Washington’s seasonally adjusted unemployment rate was 7.5 percent in January, according to initial estimates from the state’s Employment Security Department, which keeps unemployment for the Evergreen State unchanged from levels at the end of 2012.
And while the federal Bureau of Labor Statistics suggested in preliminary estimates that Washington had picked up more than 24,000 jobs in January, state economists believe that number is likely to be revised. They noted that the state has not seen that level of monthly job growth in more than 17 years.
Over the last 12 months, the state has seen more than 5,000 new jobs created each month, according to the state’s chief labor economist, Joe Elling.
According to the preliminary report for January, Washington added an estimated 5,500 jobs in the government sector, 4,600 jobs in leisure and hospitality, 4,000 in retail trade, 3,200 in professional and business services, 2,300 in construction, 1,600 in transportation, warehousing and utilities, 1,600 in “other services,” 1,300 in wholesale trade and 700 in manufacturing.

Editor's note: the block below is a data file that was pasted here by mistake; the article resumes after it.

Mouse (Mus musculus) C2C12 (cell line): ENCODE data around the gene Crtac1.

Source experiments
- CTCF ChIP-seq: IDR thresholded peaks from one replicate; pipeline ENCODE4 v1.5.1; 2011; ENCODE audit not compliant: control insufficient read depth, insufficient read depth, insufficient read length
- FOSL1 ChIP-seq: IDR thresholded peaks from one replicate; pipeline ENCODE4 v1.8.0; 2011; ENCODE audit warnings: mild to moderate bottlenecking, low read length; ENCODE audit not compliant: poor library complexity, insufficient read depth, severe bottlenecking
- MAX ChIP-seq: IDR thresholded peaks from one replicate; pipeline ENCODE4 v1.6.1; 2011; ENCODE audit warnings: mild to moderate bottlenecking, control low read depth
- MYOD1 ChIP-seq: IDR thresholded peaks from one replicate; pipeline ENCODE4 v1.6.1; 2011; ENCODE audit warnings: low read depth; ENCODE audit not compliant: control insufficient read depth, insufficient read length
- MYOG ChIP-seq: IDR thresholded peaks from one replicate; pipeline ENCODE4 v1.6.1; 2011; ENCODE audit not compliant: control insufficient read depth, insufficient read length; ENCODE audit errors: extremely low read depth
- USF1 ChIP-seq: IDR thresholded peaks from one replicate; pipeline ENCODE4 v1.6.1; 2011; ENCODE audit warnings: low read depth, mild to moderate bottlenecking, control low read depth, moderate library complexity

The only industry to lose jobs was the private-sector education and health services industry, down 1,500.
An estimated 261,000 people (seasonally adjusted) in Washington were unemployed and looking for work in January, including 151,345 who claimed unemployment benefits.
Also in January, 3,349 unemployed workers ran out of unemployment benefits, bringing the total to 128,808 since extended benefits were activated in July 2008.